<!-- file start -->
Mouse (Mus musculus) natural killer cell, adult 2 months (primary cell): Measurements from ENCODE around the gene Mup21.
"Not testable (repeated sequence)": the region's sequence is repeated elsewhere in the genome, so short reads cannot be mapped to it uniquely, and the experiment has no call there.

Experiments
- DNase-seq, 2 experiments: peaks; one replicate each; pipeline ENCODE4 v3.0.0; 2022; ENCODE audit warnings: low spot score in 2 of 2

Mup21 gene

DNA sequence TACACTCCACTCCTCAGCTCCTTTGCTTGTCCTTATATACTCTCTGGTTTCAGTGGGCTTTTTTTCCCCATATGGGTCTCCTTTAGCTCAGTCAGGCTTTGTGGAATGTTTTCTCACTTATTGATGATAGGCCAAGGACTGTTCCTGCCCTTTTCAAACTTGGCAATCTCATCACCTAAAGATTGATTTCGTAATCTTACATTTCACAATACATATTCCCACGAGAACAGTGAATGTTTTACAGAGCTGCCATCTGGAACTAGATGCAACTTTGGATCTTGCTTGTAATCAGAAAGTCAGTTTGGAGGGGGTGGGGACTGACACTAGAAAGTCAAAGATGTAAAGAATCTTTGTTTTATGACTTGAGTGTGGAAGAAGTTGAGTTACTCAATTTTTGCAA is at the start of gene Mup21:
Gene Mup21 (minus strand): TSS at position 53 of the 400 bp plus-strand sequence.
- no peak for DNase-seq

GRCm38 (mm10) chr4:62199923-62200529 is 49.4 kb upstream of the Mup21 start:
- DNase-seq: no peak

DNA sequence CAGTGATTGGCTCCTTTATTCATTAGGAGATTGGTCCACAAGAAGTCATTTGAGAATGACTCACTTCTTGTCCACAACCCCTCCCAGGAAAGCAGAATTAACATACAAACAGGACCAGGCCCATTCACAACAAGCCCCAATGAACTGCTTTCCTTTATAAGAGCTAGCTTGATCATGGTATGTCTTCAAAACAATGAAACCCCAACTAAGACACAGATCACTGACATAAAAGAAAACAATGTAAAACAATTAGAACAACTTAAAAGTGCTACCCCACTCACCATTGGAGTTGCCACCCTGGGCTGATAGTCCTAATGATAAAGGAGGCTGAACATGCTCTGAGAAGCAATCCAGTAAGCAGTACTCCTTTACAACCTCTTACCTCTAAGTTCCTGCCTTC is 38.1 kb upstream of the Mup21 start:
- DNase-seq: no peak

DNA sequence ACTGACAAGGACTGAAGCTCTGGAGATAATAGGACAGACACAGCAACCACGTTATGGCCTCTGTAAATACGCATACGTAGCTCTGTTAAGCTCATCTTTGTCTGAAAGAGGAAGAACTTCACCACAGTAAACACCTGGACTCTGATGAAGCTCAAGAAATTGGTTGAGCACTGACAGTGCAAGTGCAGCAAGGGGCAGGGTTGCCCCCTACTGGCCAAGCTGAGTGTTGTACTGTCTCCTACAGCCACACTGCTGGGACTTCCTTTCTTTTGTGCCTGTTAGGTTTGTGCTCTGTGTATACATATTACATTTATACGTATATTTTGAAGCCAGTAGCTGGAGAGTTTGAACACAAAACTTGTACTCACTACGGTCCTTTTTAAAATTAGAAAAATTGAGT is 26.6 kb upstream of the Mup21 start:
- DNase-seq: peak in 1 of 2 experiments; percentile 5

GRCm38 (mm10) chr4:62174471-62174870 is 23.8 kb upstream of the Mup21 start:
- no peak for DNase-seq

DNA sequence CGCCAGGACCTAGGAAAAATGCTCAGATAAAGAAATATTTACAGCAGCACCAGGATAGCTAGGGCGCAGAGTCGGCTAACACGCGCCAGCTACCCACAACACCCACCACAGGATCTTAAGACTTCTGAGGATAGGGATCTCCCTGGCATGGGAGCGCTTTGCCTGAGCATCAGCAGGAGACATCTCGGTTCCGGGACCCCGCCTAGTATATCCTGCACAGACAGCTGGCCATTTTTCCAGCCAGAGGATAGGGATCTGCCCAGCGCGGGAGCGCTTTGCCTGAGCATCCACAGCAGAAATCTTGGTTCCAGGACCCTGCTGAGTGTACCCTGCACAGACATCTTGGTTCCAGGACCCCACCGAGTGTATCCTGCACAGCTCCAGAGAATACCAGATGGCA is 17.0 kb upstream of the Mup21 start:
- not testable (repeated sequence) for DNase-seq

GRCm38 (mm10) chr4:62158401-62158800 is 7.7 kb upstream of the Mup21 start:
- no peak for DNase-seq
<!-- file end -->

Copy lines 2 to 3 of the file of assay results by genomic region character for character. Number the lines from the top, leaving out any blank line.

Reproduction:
"Not testable (repeated sequence)": the region's sequence is repeated elsewhere in the genome, so short reads cannot be mapped to it uniquely, and the experiment has no call there.

Experiments